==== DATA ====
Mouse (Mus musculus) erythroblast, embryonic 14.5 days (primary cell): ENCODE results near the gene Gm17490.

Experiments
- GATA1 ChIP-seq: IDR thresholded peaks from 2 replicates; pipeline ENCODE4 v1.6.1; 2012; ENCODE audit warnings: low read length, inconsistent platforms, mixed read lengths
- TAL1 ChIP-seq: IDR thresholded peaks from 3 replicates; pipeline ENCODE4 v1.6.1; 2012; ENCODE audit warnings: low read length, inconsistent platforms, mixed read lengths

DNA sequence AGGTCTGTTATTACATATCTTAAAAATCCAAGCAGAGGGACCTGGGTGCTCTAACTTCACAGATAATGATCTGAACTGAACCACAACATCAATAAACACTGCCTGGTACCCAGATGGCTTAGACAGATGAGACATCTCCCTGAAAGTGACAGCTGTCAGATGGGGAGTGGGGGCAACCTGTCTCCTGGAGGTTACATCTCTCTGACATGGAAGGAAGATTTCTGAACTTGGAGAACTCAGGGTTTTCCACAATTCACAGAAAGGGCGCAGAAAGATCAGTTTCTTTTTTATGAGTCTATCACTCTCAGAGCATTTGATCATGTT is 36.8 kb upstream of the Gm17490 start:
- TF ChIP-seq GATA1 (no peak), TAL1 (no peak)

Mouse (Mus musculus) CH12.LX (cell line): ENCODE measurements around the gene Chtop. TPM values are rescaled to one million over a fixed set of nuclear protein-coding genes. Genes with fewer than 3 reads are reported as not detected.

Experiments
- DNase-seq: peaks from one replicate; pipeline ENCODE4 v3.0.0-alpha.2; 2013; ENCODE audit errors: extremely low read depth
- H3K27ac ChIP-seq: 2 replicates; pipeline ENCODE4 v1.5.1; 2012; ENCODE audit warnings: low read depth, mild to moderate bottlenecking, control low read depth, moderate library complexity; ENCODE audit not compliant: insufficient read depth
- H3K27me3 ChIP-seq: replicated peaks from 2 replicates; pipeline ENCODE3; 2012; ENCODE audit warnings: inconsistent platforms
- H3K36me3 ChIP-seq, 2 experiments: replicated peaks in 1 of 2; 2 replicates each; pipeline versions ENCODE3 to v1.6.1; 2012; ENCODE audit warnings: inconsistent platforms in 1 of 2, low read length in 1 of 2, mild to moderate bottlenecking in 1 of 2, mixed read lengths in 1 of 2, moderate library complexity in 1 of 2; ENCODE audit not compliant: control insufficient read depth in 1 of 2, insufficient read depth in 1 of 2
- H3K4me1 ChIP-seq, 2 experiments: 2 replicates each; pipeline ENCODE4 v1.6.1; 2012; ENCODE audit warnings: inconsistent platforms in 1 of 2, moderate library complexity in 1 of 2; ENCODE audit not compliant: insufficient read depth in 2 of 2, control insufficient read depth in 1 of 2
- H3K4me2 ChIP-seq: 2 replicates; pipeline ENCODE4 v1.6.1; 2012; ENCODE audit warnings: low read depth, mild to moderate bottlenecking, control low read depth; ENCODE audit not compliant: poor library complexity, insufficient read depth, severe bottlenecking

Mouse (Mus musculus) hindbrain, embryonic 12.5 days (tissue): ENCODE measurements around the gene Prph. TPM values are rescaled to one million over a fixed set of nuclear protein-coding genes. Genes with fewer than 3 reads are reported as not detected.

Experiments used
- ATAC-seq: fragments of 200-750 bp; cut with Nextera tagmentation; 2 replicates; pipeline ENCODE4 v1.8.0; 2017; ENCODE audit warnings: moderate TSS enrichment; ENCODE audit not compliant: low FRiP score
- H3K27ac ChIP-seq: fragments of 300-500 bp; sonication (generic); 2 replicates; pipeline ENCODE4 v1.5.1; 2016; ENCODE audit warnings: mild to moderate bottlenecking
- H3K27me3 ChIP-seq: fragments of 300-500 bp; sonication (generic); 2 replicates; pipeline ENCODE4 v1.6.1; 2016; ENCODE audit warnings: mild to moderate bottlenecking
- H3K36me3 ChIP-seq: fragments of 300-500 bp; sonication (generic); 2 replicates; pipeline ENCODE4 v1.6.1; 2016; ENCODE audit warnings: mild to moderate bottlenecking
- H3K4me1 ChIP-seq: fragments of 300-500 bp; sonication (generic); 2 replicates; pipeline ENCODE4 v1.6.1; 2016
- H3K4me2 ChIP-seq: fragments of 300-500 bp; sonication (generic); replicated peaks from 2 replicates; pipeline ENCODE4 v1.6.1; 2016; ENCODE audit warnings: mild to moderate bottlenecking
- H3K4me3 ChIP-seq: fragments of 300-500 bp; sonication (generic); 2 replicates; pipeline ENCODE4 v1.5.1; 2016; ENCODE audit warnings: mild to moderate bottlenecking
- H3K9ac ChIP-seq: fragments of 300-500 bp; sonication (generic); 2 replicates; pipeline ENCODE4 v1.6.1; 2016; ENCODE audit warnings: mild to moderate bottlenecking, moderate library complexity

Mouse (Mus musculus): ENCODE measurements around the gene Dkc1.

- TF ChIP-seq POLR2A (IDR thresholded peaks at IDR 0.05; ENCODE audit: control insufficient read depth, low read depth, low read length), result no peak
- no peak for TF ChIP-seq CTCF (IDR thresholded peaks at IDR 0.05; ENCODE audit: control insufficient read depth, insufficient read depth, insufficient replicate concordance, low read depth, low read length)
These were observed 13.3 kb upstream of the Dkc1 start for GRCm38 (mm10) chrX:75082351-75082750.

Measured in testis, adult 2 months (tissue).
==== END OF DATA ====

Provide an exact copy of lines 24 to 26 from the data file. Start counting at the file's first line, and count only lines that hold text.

- H3K9ac ChIP-seq: fragments of 300-500 bp; sonication (generic); 2 replicates; pipeline ENCODE4 v1.6.1; 2016; ENCODE audit warnings: mild to moderate bottlenecking, moderate library complexity

Mouse (Mus musculus): ENCODE measurements around the gene Dkc1.

- TF ChIP-seq POLR2A (IDR thresholded peaks at IDR 0.05; ENCODE audit: control insufficient read depth, low read depth, low read length), result no peak